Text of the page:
Recognizing Exposure to Environmental Carcinogens

Roxanne Nelson, RN

January 28, 2015

Exposure to environmental carcinogens is increasingly being recognized as part of the cancer puzzle, and the likelihood of being exposed to carcinogens in one's lifetime is high. A better understanding of environmental risks, such as those associated with an occupation, could lead to screening and a potentially earlier cancer diagnosis, suggest researchers writing in a review published online December 1, 2014, in the Open Journal of Oncology.

"One environmental risk factor that is currently and often flagged is if the patient currently smokes or is around someone that smokes often," write the authors, led by Dino Prato, NMD, from the Envita Medical Center, Scottsdale, Arizona. "One can hypothesize that if doctors could screen patients for environmental causes of cancer early, they may be able to inform the patient of the risks and essentially reduce the opportunity for the cancer to develop."

Tobacco, asbestos, and radiation are well-established carcinogens that the general public is aware of, but the authors point out that along with substances such as pesticides, metal ions, polycyclic aromatic hydrocarbons, and volatile organic compounds, pathogenic micro-organisms can also be added to the roster. And aside from well-researched viral pathogens, such as human papillomavirus, there is the potential for bacterial, trematode, and fungal causes of carcinogenesis.

In addition, micro-organisms can often create chromosomal instability by inserting DNA in oncogenes or tumor suppressor genes, through mechanisms associated with inflammation, or through toxin release. "Carcinogens are many times the root cause for cancer via genetic mutations," said study coauthor John Oertle, NMD, also from the Envita Medical Center. "A great example is how the human papillomavirus inserts itself into the DNA and mutates the cell."

"The genes we are born with don't cause cancer, it's the carcinogens, chemical toxins, and infections that turn on the switch, and most patients have never had this addressed in their treatment," he said in a statement.

The causes of cancer are complex and largely believed to be multifactorial — a confluence of environmental, genetic, and lifestyle influences. There has been more focus on environmental exposure in recent years, as in a report issued in 2010 by the President's Cancer Panel. The panel noted that it was "particularly concerned to find that the true burden of environmentally induced cancer has been grossly underestimated." However, there was a decidedly mixed reaction to the panel's report; some experts and organizations applauded the effort and hailed it as a landmark document, whereas others were concerned that it overstated the risks.

Table. Carcinogen Classes and Common Associated Cancers

Carcinogen Cancer Sources
Ultraviolet radiation basal cell and squamous cell carcinoma, melanoma Sun, tanning beds
Radon leukemia, lymphoma, skin, thyroid, various sarcomas, lung, breast soil
Asbestos lung, mesothelioma, gastrointestinal, colorectal, throat, kidney, esophagus gallbladder building insulation
Metal ions lung, prostate, pancreas, renal paint, batteries, stabilizing agent in plastic, chrome plating, welding, leather tanning, ferrochrome metals, electroplating, circuitry, electroforming
Organochlorines breast, colorectal, pancreatic, prostate, lung, oral/nasopharyngeal, thyroid, adrenal, lymphoma, gallbladder pesticides, solvents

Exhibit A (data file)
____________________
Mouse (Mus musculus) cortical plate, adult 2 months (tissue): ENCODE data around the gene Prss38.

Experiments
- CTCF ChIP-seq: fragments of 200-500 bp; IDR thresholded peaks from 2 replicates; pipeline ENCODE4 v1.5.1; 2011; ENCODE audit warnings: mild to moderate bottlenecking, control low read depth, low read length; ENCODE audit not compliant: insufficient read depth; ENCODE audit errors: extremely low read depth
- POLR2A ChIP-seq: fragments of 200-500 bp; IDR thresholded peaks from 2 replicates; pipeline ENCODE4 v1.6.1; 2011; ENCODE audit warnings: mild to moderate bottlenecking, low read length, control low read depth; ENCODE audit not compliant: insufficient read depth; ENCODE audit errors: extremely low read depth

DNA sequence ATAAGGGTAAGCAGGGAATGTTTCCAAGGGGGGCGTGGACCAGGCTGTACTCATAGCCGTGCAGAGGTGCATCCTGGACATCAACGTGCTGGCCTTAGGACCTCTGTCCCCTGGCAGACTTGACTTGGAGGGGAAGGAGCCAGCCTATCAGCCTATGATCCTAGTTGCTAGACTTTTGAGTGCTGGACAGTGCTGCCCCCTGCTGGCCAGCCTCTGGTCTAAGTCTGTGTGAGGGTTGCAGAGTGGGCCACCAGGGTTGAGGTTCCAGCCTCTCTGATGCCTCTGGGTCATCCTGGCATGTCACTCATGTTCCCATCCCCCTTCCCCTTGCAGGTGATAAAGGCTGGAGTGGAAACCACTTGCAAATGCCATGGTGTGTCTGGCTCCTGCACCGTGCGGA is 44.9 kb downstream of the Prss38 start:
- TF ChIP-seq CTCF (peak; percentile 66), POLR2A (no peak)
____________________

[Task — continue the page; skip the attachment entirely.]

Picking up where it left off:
Polycyclic aromatic hydrocarbons breast, skin, lung, bladder, gastrointestinal cigarette smoke, vehicular exhaust, roofing tar, occupational settings, pharmaceuticals
Volatile organic compounds lung, leukemia, and nasopharyngeal, lymphohematopoietic, sinonasal tumors air, groundwater solvents, cigarette smoke, automobile emissions, and gasoline
Pesticides breast, colorectal, pancreatic, prostate, gallbladder air, ground water, vegetation

A number of micro-organisms have been associated with the risk of developing a number of cancer types.

Viruses include Epstein–Barr, hepatitis B and C, human herpes virus 6 and 8, human papillomavirus, human T-cell leukemia virus type 1, and Merkel cell polyomavirus.

Bacteria include Borrelia burgdorferi, Chlamydia pneumoniae, Helicobacter pylori, Mycoplasma, Salmonella typhi-1, and Streptococcus bovis.

Also included are carcinogenic trematodes (Opisthorchis viverrini, Clonorchis sinensis, Schistosoma haematobium), which are most common in southeast Asia and sub-Saharan Africa, and Aspergillus flavus and Aspergillus parasiticus, which are fungi known for their production carcinogenic aflatoxin.

Increased Detection Needed

Some environmental carcinogens are avoidable, but others are more ubiquitous and can be difficult, if not impossible, to avoid, note the authors. But after thorough testing, key carcinogens that caused or contributed to the cancer and genetic mutations can be identified in some cases.

Thus, they write, it is important for physicians to recognize if a cancer patient is still being exposed to the same carcinogens that potentially caused the cancer, it could be causing further damage to the body.

In addition, detecting and recognizing microbial and trematode infections associated with cancer risk could serve as an early warning to physicians, that these carry an elevated risk for oncogenesis, the authors point out.

"Awareness of the risk factors associated with cancer causation by understanding the environmental risk factors is important for the doctor but is also important for the people who might be exposed to these carcinogens," they conclude.

The authors have disclosed no relevant financial relationships.

Open Journal of Oncology. Published online December 1, 2014. Abstract


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